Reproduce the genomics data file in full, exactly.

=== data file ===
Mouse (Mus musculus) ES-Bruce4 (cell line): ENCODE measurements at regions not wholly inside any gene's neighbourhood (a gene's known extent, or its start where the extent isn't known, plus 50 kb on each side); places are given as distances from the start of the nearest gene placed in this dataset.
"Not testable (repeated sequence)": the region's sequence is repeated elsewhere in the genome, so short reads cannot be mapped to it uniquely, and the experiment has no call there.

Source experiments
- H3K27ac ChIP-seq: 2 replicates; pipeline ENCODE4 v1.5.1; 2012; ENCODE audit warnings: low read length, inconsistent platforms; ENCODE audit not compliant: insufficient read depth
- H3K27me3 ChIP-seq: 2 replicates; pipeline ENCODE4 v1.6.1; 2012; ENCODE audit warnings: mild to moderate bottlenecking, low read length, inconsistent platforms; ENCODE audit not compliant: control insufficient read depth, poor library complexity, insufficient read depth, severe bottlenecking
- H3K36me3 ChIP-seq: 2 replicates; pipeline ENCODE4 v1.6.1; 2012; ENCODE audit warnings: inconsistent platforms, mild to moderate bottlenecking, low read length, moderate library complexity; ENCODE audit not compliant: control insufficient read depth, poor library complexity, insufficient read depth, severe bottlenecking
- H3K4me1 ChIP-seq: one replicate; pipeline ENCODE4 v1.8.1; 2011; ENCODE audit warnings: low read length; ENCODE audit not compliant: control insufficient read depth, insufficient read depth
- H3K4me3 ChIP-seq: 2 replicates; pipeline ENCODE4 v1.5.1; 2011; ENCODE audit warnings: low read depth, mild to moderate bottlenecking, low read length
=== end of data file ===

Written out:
Mouse (Mus musculus) ES-Bruce4 (cell line): ENCODE measurements at regions not wholly inside any gene's neighbourhood (a gene's known extent, or its start where the extent isn't known, plus 50 kb on each side); places are given as distances from the start of the nearest gene placed in this dataset.
"Not testable (repeated sequence)": the region's sequence is repeated elsewhere in the genome, so short reads cannot be mapped to it uniquely, and the experiment has no call there.

Source experiments
- H3K27ac ChIP-seq: 2 replicates; pipeline ENCODE4 v1.5.1; 2012; ENCODE audit warnings: low read length, inconsistent platforms; ENCODE audit not compliant: insufficient read depth
- H3K27me3 ChIP-seq: 2 replicates; pipeline ENCODE4 v1.6.1; 2012; ENCODE audit warnings: mild to moderate bottlenecking, low read length, inconsistent platforms; ENCODE audit not compliant: control insufficient read depth, poor library complexity, insufficient read depth, severe bottlenecking
- H3K36me3 ChIP-seq: 2 replicates; pipeline ENCODE4 v1.6.1; 2012; ENCODE audit warnings: inconsistent platforms, mild to moderate bottlenecking, low read length, moderate library complexity; ENCODE audit not compliant: control insufficient read depth, poor library complexity, insufficient read depth, severe bottlenecking
- H3K4me1 ChIP-seq: one replicate; pipeline ENCODE4 v1.8.1; 2011; ENCODE audit warnings: low read length; ENCODE audit not compliant: control insufficient read depth, insufficient read depth
- H3K4me3 ChIP-seq: 2 replicates; pipeline ENCODE4 v1.5.1; 2011; ENCODE audit warnings: low read depth, mild to moderate bottlenecking, low read length